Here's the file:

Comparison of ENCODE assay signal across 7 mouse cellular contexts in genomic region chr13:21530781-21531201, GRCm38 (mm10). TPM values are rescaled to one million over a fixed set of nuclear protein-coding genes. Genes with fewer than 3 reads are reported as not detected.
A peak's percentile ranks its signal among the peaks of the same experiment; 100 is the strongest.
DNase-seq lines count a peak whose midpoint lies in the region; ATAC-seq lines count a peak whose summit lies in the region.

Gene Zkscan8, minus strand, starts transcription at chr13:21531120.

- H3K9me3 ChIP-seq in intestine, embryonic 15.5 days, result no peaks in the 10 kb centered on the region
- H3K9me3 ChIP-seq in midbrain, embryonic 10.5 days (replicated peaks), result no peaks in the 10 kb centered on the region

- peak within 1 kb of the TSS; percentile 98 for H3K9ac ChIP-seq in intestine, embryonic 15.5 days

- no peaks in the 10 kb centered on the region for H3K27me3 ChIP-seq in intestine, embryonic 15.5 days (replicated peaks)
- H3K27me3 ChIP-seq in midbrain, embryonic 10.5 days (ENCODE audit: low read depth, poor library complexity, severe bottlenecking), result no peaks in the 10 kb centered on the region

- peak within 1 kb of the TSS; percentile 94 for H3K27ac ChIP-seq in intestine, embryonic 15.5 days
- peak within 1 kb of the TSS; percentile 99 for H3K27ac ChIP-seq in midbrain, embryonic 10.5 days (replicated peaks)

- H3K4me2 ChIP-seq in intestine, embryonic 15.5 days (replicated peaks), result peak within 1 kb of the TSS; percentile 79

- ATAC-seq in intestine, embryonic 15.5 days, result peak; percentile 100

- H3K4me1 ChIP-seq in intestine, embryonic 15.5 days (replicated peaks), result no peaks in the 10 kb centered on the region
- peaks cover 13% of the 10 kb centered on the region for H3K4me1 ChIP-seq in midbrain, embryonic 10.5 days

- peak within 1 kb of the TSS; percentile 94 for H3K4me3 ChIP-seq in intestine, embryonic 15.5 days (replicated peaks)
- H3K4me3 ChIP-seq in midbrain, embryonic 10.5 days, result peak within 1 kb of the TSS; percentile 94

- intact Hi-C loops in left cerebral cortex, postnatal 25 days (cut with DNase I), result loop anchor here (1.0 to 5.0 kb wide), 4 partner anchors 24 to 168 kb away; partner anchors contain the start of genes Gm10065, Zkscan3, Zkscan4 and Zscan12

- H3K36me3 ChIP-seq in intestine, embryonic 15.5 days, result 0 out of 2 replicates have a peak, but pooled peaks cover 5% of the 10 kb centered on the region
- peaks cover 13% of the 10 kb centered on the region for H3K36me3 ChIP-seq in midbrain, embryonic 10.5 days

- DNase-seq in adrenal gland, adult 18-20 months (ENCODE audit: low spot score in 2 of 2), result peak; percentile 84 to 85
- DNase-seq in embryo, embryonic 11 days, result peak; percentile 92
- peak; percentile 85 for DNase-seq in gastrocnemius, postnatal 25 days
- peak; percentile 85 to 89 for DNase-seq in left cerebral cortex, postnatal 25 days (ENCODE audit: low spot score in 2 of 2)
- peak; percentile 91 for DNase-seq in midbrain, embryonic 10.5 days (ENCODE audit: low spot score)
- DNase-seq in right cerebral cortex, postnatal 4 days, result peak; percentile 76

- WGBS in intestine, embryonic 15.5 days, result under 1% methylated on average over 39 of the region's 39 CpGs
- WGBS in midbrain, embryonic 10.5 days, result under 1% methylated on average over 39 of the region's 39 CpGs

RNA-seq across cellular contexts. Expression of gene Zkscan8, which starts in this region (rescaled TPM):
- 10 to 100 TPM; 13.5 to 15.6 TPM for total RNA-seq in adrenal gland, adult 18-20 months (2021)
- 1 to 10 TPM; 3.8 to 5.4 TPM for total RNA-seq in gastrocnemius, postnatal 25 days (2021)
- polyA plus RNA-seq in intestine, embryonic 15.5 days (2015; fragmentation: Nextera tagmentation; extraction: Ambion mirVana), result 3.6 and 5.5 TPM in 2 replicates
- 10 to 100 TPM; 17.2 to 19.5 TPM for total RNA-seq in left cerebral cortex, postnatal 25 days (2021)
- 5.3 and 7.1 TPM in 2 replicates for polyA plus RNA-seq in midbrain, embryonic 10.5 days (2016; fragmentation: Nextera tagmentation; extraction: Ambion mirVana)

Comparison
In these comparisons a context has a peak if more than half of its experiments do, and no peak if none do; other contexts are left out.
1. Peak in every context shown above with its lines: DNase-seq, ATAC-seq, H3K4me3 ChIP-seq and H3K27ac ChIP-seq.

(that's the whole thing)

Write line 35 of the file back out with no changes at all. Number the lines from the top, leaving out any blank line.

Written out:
Comparison